Optus says this year’s shortlisted finalists are working on programs supporting employability, education, health, disability support, inclusion and diversity and domestic violence.
And in addition to a share of $300,000 in available grant funding, finalists will participate in a four-month Accelerator program to hone their skills through workshops and mentoring that focus on technology, customer experience, marketing strategies, project planning, financial modelling – and how to create a sustainable and successful social enterprise.
Each finalist will be individually coached and mentored by some of the brightest talent at Optus and learn from some of the best technology experts and leaders in the industry.
John Paitaridis, managing director, Optus Business, said, “It’s exciting to see this year’s finalists leverage technology advancements to help those who are most needy in our communities.
“I am proud of our commitment to supporting innovation and social entrepreneurship, both through funding and access to our expert resources.
“Collaboration between established organisations and start-ups is critical to us harnessing innovation in Australia, and using innovation for social good is even more important.”
“The entire team at Optus is looking forward to working with this year’s finalists and to support the development of each solution as well as the development of these finalists as both professionals and individuals.”
The finalists will have the opportunity to pitch for funding to a panel of expert judges in October, with the panel made up of some of Australia’s most prominent names across technology, innovation, and social change.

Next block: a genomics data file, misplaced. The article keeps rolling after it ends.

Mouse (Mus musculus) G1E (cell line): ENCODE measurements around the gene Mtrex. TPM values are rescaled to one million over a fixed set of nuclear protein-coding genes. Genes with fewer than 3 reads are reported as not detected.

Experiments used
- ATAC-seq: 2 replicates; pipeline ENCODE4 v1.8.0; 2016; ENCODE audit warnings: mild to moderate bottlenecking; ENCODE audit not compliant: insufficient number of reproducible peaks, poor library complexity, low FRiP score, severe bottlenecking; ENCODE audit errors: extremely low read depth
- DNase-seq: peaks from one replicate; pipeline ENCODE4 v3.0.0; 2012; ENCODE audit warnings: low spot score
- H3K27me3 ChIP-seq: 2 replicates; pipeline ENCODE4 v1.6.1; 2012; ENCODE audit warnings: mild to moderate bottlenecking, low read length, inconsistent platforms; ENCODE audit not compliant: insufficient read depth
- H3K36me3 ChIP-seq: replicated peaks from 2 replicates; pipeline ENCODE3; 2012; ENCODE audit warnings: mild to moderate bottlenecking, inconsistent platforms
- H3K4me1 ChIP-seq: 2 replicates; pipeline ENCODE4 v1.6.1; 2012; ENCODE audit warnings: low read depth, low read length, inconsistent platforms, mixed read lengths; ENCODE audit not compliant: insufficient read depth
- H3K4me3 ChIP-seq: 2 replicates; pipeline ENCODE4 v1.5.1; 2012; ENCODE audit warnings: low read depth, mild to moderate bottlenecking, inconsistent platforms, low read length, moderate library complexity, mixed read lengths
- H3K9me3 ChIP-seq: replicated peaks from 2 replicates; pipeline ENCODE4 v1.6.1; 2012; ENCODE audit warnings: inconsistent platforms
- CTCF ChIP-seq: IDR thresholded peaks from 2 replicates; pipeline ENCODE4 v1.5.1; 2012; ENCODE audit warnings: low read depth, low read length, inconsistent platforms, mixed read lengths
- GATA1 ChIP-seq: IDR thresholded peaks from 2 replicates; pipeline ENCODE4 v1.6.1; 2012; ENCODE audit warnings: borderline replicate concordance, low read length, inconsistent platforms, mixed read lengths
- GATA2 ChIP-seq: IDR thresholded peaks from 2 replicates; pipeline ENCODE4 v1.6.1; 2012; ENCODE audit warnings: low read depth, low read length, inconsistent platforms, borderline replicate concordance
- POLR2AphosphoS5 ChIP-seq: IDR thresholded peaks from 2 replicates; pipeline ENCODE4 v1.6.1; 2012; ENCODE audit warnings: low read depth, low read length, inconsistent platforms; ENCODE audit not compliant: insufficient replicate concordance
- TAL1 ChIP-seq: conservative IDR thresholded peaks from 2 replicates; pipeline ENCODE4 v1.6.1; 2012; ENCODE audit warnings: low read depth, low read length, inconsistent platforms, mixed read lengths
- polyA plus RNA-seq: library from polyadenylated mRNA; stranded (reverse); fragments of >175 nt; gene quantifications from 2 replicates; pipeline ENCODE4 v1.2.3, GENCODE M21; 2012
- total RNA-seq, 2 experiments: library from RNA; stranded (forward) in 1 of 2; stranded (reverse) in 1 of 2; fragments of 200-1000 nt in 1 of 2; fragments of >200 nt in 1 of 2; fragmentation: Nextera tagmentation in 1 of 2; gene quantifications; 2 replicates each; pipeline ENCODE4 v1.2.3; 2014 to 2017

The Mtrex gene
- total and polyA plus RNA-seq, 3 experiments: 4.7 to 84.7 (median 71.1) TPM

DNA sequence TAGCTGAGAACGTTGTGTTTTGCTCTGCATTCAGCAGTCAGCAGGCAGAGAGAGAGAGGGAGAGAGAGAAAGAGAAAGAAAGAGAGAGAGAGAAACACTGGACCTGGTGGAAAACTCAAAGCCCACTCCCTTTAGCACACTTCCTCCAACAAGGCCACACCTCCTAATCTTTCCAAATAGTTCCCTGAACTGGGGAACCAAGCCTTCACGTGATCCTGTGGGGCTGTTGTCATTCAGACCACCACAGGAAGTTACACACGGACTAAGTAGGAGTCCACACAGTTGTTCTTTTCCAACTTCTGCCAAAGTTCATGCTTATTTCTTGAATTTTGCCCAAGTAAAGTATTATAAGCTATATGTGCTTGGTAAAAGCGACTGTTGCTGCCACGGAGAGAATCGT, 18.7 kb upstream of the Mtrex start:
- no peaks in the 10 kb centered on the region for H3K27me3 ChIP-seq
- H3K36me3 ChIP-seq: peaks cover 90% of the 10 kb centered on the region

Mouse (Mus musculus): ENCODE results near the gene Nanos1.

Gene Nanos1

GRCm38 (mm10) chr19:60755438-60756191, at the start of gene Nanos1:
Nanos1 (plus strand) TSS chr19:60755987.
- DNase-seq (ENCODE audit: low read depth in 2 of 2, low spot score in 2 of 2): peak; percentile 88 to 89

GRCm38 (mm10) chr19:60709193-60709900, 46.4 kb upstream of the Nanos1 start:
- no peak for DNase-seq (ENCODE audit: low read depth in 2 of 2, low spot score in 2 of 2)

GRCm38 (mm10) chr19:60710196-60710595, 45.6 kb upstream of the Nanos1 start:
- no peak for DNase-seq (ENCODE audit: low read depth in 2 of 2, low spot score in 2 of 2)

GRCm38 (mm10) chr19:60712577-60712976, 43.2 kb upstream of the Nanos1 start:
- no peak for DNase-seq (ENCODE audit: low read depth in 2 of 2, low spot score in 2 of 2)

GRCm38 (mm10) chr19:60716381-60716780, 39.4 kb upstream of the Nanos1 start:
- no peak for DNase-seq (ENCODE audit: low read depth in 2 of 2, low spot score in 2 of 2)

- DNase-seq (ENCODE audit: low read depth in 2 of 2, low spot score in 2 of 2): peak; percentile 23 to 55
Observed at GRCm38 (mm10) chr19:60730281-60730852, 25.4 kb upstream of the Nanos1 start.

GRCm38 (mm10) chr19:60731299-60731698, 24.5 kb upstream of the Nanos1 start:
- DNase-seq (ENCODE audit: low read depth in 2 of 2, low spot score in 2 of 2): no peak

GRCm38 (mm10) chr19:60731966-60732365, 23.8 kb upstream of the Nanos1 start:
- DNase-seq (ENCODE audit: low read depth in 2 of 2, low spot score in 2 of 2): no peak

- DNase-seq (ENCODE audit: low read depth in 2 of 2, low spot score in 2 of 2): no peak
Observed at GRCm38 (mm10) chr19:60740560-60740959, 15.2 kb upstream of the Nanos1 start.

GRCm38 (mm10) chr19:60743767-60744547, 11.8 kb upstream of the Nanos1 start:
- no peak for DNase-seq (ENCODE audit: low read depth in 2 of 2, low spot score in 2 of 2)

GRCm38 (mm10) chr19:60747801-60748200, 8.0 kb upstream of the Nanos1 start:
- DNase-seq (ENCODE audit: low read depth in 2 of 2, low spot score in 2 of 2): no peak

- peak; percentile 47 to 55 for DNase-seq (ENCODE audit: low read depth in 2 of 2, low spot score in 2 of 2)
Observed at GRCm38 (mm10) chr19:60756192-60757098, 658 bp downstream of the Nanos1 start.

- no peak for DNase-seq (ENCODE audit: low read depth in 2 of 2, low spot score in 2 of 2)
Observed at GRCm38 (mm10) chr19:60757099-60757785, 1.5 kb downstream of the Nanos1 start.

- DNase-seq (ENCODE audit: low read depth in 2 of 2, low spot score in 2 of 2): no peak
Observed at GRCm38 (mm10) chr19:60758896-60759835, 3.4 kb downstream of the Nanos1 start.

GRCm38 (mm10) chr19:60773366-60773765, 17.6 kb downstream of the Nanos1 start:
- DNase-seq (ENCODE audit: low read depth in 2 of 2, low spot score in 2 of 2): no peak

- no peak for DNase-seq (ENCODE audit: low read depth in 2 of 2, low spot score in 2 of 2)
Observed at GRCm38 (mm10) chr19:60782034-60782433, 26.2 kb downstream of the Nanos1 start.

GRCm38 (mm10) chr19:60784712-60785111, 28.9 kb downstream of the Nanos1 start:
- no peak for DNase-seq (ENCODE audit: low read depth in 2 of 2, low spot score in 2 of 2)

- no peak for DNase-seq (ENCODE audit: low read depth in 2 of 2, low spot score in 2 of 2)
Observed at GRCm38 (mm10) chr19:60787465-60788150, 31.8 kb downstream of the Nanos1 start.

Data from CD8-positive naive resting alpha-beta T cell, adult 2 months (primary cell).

The Optus Future Makers finalists are:
Rory Darkins, (NSW) – What’s Right – Thrive is a life coach-in-your pocket. The app empowers users to become the best version of themselves and helps removes barriers that prevent disadvantaged people from accessing the support they need to thrive. What’s Right’s AI technology aims to remove this affordability barrier by delivering world-class coaching through a fully automated yet personalised virtual coach.
Chris Boyle, (QLD) – Commsync harnesses the power of technology to eliminate domestic violence connecting vulnerable community members to their safety network, through the push of a button.
Dr Stefan Schutt, (Vic) – vPlay is an online program that helps people with Autism who have trouble mastering social interaction and have difficulty finding jobs. vPlay provides people with Autism the necessary tools to practise both ‘people’ and ‘technical’ skills through simulated role plays with virtual characters, that can be accessed and edited via any Web browser.
Chris Smeed, (QLD) – ImmCalc is an application that automates complex immunisation schedules for refugees, migrants and others needing catch-up vaccines, making it easier to ensure that vulnerable patients are protected against preventable diseases.
Michael Tozer, (NSW) – Xceptional is a technology services firm which recognises the unique strengths of people with Autism such as pattern recognition, sustained concentration and precision that are closely aligned with IT roles.
Rick Martin, (NSW) – Equal Reality allows users to “walk a mile in someone else’s shoes to understand what it’s like to be discriminated or harassed” through virtual reality. Equal Reality provides computer generated, interactive scenarios to help people understand and help deliver diversity and inclusion training".
Michael Metcalfe (QLD) – Kynd is a mobile app-based solution that matches disadvantaged locals with professional needs based support. As individuals have specific requirements or preferences when being cared for, Kynd helps users find a perfect professional match based on personality, location, budget, interests, skills, training and experience.